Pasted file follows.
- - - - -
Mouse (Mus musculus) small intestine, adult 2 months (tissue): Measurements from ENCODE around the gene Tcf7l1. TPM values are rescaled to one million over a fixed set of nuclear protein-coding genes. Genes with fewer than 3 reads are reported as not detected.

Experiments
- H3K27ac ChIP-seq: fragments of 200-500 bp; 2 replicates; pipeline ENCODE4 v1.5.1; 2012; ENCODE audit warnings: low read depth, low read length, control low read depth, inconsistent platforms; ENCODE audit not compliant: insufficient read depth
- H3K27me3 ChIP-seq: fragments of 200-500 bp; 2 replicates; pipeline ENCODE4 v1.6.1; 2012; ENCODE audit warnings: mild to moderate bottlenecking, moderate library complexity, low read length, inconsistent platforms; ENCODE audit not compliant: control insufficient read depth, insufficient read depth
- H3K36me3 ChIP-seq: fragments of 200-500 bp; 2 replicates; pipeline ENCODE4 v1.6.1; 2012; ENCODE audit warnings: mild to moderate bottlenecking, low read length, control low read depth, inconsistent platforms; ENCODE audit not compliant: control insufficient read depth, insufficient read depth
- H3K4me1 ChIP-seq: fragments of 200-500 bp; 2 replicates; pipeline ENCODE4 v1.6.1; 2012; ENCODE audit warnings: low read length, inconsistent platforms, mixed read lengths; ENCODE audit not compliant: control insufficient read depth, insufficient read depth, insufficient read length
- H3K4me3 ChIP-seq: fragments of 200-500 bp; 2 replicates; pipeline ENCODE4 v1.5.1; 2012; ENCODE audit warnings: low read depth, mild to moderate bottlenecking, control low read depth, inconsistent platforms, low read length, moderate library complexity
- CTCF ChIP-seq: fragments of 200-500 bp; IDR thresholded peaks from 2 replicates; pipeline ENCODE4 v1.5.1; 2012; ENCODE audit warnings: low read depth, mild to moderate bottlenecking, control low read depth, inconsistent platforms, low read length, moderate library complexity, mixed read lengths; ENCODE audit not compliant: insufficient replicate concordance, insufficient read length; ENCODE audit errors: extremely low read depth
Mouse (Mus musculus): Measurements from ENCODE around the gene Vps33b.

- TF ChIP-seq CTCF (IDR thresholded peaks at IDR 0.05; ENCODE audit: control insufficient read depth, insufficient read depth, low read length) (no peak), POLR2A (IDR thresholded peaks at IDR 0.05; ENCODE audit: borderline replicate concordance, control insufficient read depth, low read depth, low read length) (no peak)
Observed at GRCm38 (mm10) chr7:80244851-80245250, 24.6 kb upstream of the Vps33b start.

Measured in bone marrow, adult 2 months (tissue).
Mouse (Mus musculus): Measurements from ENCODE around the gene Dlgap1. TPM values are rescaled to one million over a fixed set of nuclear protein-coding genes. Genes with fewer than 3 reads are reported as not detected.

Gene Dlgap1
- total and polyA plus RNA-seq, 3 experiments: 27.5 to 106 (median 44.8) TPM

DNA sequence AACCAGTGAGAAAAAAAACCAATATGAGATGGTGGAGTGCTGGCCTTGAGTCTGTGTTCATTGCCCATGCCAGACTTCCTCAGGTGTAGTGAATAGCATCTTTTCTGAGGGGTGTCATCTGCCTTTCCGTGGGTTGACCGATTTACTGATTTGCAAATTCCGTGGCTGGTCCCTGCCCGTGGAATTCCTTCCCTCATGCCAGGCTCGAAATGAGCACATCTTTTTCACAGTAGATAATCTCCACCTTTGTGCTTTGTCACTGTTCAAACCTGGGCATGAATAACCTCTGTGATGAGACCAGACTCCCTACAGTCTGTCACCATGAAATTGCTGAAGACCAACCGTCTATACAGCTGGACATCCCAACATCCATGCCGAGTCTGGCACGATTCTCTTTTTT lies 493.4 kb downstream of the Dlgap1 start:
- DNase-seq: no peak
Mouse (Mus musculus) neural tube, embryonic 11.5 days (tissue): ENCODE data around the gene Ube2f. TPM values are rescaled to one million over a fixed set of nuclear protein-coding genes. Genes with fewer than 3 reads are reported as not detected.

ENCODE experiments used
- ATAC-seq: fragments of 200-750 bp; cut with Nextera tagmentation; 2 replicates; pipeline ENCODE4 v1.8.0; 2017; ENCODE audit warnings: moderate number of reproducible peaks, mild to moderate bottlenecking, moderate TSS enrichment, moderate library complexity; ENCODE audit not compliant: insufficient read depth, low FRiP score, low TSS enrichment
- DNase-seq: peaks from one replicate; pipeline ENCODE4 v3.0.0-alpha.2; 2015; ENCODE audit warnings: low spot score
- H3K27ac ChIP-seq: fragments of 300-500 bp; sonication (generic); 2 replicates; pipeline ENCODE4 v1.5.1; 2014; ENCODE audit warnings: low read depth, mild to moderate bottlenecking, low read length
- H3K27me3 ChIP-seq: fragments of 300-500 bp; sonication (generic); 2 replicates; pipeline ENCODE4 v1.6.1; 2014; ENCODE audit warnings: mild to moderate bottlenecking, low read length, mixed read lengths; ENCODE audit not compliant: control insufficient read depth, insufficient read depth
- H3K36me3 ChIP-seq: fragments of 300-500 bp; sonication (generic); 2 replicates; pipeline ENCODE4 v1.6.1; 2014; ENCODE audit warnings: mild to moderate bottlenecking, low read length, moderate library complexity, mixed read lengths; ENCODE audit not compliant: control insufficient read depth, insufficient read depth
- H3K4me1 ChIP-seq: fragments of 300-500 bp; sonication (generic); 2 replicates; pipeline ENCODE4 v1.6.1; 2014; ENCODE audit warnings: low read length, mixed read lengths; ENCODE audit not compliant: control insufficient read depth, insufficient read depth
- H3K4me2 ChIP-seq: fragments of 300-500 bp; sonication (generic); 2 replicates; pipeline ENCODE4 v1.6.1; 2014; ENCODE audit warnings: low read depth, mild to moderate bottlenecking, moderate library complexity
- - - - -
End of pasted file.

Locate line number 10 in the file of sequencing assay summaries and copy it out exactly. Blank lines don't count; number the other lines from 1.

- TF ChIP-seq CTCF (IDR thresholded peaks at IDR 0.05; ENCODE audit: control insufficient read depth, insufficient read depth, low read length) (no peak), POLR2A (IDR thresholded peaks at IDR 0.05; ENCODE audit: borderline replicate concordance, control insufficient read depth, low read depth, low read length) (no peak)